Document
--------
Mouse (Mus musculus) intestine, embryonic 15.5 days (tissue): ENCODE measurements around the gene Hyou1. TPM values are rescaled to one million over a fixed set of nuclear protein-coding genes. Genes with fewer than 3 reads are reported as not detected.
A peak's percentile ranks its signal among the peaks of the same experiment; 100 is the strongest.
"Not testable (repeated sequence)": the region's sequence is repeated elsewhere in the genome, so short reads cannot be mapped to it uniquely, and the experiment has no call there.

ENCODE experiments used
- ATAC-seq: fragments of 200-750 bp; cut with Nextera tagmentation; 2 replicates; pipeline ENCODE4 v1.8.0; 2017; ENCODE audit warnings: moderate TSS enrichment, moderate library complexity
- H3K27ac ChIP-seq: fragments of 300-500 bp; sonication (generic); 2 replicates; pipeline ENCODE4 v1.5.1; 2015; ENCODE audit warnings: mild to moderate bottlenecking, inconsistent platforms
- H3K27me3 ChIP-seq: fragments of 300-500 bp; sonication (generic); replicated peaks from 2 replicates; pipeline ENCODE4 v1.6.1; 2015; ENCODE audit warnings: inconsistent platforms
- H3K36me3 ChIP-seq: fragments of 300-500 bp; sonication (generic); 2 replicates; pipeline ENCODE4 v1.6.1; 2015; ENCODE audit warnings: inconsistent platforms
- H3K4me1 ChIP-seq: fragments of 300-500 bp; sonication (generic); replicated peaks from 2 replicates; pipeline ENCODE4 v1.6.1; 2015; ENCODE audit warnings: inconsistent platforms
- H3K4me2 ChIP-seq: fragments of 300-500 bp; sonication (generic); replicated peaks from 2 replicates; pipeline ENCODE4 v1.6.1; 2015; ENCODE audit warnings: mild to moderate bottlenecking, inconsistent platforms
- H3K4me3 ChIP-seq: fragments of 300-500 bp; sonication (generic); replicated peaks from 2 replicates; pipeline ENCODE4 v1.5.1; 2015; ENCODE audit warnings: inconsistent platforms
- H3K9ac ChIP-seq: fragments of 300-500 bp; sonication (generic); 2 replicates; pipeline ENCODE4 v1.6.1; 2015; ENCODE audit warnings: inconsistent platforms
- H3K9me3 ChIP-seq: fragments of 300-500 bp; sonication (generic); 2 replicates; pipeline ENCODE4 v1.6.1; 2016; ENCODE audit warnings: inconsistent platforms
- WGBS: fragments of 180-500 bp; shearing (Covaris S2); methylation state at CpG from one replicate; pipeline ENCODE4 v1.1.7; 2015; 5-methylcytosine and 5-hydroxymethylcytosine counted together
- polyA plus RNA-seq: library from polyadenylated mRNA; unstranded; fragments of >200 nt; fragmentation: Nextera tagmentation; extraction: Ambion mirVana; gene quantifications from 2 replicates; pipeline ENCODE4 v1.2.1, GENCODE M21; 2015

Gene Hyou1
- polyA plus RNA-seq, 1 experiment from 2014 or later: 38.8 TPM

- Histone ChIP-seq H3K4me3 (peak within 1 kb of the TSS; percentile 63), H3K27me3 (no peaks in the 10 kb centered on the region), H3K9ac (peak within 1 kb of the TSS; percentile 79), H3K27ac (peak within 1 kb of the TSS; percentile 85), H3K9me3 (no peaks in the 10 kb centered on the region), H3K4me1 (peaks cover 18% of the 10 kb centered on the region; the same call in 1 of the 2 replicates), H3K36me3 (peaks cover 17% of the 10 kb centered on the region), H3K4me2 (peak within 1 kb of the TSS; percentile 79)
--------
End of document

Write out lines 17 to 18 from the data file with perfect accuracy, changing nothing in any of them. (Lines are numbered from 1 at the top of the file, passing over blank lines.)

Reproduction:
- polyA plus RNA-seq, 1 experiment from 2014 or later: 38.8 TPM

- Histone ChIP-seq H3K4me3 (peak within 1 kb of the TSS; percentile 63), H3K27me3 (no peaks in the 10 kb centered on the region), H3K9ac (peak within 1 kb of the TSS; percentile 79), H3K27ac (peak within 1 kb of the TSS; percentile 85), H3K9me3 (no peaks in the 10 kb centered on the region), H3K4me1 (peaks cover 18% of the 10 kb centered on the region; the same call in 1 of the 2 replicates), H3K36me3 (peaks cover 17% of the 10 kb centered on the region), H3K4me2 (peak within 1 kb of the TSS; percentile 79)